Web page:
The Shipbuilder's Wife

The Shipbuilder's Wife

by Jennifer Moore

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The day of her parents’ garden party dawns bright as Lydia Prescott eagerly anticipates a marriage proposal from a handsome and wealthy plantation owner. The lovely debutante plans to steal a moment away with her beau, but her plans go terribly awry. Instead of her intended, she is joined by a stranger—the largest man she’s ever laid eyes on. And it is clear Jacob Steele is there for reasons far more sober than the party. With British raids erupting all around them, it is his job to reassure plantation owners of their safety. In reality, however, Jacob is an espionage agent, and the truth is dire: America is on the verge of invasion by the British. Blissfully unaware of the danger surrounding her, Lydia basks in the glow of her recent engagement. But her joy is short-lived—a surprise British attack results in a devastating wound, and her plans for the future are shattered. Lost in her devastation, Lydia could never dream that Jacob, that giant of a man she met so briefly, would prove to be her saving grace. And with a war raging around them, she may be called upon to save him too.

Product Details

ISBN-13: 9781524407223
Publisher: Deseret Book Company
Publication date: 09/01/2018
Sold by: Barnes & Noble
Format: NOOK Book
Sales rank: 498,581
File size: 1 MB

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The Shipbuilder's Wife 4.9 out of 5 based on 0 ratings. 8 reviews.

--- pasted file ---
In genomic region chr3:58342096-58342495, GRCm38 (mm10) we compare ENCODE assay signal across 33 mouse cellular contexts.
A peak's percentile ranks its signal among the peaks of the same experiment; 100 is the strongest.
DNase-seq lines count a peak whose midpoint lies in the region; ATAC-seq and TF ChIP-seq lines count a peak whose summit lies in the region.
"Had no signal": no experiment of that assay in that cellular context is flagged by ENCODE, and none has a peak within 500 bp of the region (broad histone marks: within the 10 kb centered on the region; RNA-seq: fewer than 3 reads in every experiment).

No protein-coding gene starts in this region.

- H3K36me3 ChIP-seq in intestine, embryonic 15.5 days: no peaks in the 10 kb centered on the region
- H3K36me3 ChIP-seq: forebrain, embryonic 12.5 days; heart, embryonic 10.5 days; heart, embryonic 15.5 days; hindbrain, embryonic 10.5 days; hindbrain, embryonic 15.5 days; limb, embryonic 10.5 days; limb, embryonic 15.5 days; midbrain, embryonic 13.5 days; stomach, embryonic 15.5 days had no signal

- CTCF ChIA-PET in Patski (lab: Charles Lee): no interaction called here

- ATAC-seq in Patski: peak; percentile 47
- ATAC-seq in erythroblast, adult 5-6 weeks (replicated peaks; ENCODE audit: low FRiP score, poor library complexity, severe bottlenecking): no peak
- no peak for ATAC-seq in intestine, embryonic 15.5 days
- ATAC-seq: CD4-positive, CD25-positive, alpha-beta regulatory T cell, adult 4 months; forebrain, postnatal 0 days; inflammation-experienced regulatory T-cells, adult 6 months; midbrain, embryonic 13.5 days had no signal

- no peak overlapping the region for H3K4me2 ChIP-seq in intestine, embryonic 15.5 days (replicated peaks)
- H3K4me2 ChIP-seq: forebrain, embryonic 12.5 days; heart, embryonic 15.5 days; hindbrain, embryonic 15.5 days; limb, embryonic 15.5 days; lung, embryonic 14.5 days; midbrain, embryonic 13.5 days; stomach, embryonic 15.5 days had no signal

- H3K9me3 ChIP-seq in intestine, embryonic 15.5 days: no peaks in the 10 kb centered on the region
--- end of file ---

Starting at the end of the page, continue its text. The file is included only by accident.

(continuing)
Anonymous 20 days ago
Anonymous More than 1 year ago
This is possibly the best of Moore's historical novels, which is telling as most of her books are exceptional when compared to her peers. The historical research was exceedingly fine, thorough, and well integrated into the story. I've always found this battle and the destruction of Washington compelling (and swirling with potential macro and micro conspracies), and this is now my favorite book set in its midst. It was like reading Heyer's military novels, like The Spanish Bride (nice cameo there) or An Infamous Army, with the incorporation of timelines, perspectives and historical figures. Oh, how I love Moore's dedicated and extensive research.... This is also one of my favorite depictions on the ridiculousness of villifying opposing sides of armies in most cases because its truly not so black and white. Fantastic Author's Note! For those readers who are put off by all this talk of history, don't be. It's a lovely, sweet romance with great lessons on perspective taking, communication and love. Great characters - nice depth and variety of backgrounds and scars - and great plot. I think you'll like it.